"In particular, respect for the rights of both their children makes any other choice on their part morally impossible.

"The court should respect their refusal and allow the parents to take up, if they wish, the offer of care in Italy, which seems to be the type of care that is consistent with the moral principles they rightly uphold."

The Archbishop was making written submissions to Lord Justice Ward, sitting with Lord Justice Brooke and Lord Justice Robert Walker, who have already described how the question: "Do you kill Mary to save Jodie?" has caused them sleepless nights.

Earlier a QC for the ProLife Alliance, which campaigns against abortion and euthanasia, submitted that any operation to separate the twins in the knowledge that the weaker twin Mary would die would breach the European Convention on Human Rights.

ProLife also said it had offered a "safe haven" in Italy to the babies and their devout Roman Catholic parents, who come from abroad and strongly oppose the operation.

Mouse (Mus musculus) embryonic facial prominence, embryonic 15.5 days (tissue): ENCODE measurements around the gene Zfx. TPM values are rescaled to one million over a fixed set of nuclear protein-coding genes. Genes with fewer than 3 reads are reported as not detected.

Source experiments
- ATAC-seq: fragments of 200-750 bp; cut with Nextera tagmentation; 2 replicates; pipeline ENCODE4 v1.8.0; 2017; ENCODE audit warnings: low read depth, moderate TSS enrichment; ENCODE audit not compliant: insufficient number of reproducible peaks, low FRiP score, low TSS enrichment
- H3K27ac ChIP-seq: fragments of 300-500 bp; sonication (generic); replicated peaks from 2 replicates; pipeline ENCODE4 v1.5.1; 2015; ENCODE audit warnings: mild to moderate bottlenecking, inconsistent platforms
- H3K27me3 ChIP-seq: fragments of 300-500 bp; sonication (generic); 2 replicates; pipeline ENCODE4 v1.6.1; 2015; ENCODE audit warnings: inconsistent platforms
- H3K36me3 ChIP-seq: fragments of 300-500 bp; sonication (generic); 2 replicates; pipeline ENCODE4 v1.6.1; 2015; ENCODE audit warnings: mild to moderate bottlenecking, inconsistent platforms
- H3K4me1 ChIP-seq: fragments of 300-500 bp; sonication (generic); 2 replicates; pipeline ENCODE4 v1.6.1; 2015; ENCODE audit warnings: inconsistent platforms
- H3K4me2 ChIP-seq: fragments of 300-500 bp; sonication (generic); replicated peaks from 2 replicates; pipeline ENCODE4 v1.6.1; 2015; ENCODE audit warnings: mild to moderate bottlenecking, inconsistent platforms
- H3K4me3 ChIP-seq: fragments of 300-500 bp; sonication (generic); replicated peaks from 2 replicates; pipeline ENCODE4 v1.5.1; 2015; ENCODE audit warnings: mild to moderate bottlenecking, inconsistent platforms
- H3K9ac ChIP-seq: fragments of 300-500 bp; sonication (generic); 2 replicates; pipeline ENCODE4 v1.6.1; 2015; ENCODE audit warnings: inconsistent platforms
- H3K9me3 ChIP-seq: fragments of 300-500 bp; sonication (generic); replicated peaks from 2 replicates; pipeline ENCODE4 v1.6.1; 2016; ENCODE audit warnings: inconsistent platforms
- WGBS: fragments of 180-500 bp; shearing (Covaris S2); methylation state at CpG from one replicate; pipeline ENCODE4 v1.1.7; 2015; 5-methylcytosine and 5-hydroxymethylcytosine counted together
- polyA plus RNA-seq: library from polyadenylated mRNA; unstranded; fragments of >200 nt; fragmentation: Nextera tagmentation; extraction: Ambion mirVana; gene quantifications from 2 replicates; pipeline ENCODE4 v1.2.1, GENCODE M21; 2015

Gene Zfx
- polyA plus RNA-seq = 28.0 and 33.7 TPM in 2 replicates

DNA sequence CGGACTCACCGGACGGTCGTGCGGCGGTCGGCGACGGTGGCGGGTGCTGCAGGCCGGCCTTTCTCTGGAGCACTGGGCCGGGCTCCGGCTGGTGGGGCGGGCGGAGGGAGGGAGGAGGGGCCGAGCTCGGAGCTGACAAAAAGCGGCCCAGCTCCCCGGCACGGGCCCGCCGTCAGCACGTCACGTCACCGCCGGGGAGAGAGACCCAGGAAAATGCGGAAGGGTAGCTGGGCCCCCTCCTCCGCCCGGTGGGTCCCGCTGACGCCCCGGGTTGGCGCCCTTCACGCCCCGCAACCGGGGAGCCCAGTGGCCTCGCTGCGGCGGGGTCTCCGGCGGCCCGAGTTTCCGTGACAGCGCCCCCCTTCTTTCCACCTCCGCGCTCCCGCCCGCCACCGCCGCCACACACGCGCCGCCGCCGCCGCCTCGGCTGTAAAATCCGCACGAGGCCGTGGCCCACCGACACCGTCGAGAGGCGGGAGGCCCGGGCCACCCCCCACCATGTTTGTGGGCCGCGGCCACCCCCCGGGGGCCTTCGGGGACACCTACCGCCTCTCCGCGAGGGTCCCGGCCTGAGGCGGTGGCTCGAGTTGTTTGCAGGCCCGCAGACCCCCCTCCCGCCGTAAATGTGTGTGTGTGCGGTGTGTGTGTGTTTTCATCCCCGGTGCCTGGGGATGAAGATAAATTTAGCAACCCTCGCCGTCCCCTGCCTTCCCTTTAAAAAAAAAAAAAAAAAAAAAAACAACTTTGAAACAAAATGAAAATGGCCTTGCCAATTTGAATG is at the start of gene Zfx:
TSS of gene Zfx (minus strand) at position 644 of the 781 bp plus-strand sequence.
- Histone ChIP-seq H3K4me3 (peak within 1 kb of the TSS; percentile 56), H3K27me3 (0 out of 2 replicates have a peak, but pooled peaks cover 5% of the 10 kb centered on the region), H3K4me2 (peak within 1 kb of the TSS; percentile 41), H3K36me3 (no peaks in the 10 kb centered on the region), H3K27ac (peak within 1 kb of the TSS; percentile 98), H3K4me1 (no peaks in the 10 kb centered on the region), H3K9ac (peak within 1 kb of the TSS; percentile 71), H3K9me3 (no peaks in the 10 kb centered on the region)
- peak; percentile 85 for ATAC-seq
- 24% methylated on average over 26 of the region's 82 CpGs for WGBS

Lawyers for the family indicated that this is a proposition that has not yet been considered, as they are taking everything step by step.

Simon Taylor, counsel for the parents, told the court the second medical opinion obtained from doctors at Great Ormond Street Hospital was to the effect that the twins' death was not imminent, and he warned the court must be "very careful" about the certainty of her imminent death.

He said: "It can't really be said that left together the twins are certain to die - we just don't know."

The GOS cardiologist had said there was a greater than 10-20% chance that the children would survive beyond the six months previously envisaged.

A surgeon also considered that the twins could live together many months, perhaps even a few years, although they were not likely to survive long term.